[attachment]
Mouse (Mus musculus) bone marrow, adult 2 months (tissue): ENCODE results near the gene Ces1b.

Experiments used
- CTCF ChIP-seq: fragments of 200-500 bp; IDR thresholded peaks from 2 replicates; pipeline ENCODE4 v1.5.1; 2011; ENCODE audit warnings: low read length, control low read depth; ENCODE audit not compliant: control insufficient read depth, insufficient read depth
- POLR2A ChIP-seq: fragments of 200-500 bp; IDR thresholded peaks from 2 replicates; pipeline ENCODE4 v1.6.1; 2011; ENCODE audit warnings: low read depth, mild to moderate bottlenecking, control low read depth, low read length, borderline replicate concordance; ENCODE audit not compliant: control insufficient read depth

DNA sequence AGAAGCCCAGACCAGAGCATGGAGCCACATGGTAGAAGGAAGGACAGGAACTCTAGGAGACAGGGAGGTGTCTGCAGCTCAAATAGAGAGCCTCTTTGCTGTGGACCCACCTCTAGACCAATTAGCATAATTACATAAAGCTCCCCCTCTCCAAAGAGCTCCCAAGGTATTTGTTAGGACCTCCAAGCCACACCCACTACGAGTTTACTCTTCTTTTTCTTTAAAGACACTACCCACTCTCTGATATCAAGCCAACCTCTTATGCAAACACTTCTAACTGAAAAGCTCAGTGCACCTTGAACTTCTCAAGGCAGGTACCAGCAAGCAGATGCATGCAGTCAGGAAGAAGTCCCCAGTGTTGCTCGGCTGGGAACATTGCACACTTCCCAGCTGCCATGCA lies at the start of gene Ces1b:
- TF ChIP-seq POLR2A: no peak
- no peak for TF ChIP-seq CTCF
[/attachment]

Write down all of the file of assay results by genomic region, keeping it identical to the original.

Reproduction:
Mouse (Mus musculus) bone marrow, adult 2 months (tissue): ENCODE results near the gene Ces1b.

Experiments used
- CTCF ChIP-seq: fragments of 200-500 bp; IDR thresholded peaks from 2 replicates; pipeline ENCODE4 v1.5.1; 2011; ENCODE audit warnings: low read length, control low read depth; ENCODE audit not compliant: control insufficient read depth, insufficient read depth
- POLR2A ChIP-seq: fragments of 200-500 bp; IDR thresholded peaks from 2 replicates; pipeline ENCODE4 v1.6.1; 2011; ENCODE audit warnings: low read depth, mild to moderate bottlenecking, control low read depth, low read length, borderline replicate concordance; ENCODE audit not compliant: control insufficient read depth

DNA sequence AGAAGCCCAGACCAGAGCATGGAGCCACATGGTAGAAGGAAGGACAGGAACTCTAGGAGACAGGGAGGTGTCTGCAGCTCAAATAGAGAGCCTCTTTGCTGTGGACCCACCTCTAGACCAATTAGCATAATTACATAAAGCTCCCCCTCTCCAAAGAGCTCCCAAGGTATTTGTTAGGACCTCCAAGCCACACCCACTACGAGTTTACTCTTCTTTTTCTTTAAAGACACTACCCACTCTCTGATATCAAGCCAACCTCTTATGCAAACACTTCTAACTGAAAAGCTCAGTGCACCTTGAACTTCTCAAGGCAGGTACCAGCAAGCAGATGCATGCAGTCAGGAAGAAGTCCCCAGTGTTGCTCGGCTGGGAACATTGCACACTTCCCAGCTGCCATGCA lies at the start of gene Ces1b:
- TF ChIP-seq POLR2A: no peak
- no peak for TF ChIP-seq CTCF